The ancient stadium of Sikyon, which lies to the west of the theater, is one of the most impressive monuments of the ancient city. It preserves its whole track with its eastern end artificially supported by means of a massive pi-shaped retaining wall with curved sides in order to better withhold the earth pressure. The stadium has never been excavated and the combined effect of quarrying for stone throughout antiquity and of post-antique erosion along the cavea have altered the configuration of the monument to a degree that the outline of the track and of the cavea can no longer be recognized.
The purpose of the survey of part of the stadium with a gradiometer was precisely to identify the outline of the track by trying to detect the stone channel that usually lined the sides of the stadia from Late Classical times onwards and possibly the stone starting line on one end and any permanent row seats along the lower part of the cavea.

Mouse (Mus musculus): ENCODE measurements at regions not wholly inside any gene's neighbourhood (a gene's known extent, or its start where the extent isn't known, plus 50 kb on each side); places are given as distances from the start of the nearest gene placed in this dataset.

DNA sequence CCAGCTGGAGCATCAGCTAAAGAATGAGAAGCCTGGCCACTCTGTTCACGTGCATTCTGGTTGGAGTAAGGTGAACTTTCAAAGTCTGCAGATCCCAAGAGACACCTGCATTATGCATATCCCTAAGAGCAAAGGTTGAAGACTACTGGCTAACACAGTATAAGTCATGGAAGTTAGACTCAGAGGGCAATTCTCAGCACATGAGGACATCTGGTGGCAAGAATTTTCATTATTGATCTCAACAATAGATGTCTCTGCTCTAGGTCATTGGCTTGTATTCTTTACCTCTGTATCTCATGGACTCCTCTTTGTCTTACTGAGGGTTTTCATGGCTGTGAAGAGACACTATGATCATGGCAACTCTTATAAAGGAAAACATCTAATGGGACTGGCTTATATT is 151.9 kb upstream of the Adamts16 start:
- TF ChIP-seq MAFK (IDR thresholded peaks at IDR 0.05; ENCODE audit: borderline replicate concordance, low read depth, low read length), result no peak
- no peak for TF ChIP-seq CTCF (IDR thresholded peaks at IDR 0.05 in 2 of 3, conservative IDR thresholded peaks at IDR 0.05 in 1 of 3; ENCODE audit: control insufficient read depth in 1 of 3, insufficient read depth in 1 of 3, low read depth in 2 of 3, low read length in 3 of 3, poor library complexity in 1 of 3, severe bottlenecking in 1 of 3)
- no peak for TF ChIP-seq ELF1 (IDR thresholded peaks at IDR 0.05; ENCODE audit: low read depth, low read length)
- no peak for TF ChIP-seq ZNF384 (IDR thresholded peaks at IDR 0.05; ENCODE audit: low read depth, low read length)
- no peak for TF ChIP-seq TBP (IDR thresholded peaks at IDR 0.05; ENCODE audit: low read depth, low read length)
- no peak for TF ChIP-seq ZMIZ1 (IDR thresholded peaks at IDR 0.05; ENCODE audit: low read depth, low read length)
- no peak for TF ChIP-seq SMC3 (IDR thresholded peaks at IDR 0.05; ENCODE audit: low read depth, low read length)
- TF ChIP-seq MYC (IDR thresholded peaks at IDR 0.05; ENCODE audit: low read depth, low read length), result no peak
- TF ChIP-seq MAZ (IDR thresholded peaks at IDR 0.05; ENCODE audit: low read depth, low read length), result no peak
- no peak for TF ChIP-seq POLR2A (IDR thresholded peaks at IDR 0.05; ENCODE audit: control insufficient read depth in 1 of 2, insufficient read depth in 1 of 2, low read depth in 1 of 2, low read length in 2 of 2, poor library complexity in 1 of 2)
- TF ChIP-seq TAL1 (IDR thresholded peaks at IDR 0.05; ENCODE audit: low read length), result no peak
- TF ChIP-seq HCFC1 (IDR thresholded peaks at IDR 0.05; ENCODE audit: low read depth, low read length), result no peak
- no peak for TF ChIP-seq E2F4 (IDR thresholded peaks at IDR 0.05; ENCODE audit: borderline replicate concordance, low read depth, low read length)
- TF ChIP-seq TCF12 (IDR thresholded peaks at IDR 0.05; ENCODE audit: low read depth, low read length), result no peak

Despite the considerable noise, the magnetic survey over half of the track yielded a very discernible line over a total length of 107 m, which probably corresponds to the line of the stone channel running alongside the track. Two more parallel lines can be made out along the northern part of the cavea and may correspond to the lower rows of seats, but only excavation can prove this. The width of the track is estimated to be some 28 m, which is comparable to the width of the stadium at Nemea (27 m at its widest point) and larger that the width of the stadium at Epidauros (23.50 m). The total length of the track is estimated to some 198 m, which is long enough to accommodate the actual racetrack (1 stadion long) and approximately 10 m of extra space on both ends.
In addition to the stadium, we have surveyed with the gradiometer two fields, NP132 after invitation by its owner, and SP35. The small width of NP132 (ca. 10 m) was not favorable towards producing meaningful results, yet we do seem to have architectural remains at the northern end of the tract, which are probably related to an east-west street. Survey of SP35 was prompted by the spectacular geophysical results of adjacent fields (SP30 and SP32) and the recent plowing of the field for olive cultivation. Unfortunately, the iron rods used to prop the new trees masked to a large extent the magnetic readings. We managed however to recognize a few linear architectural features related to the inner division of the ancient insula.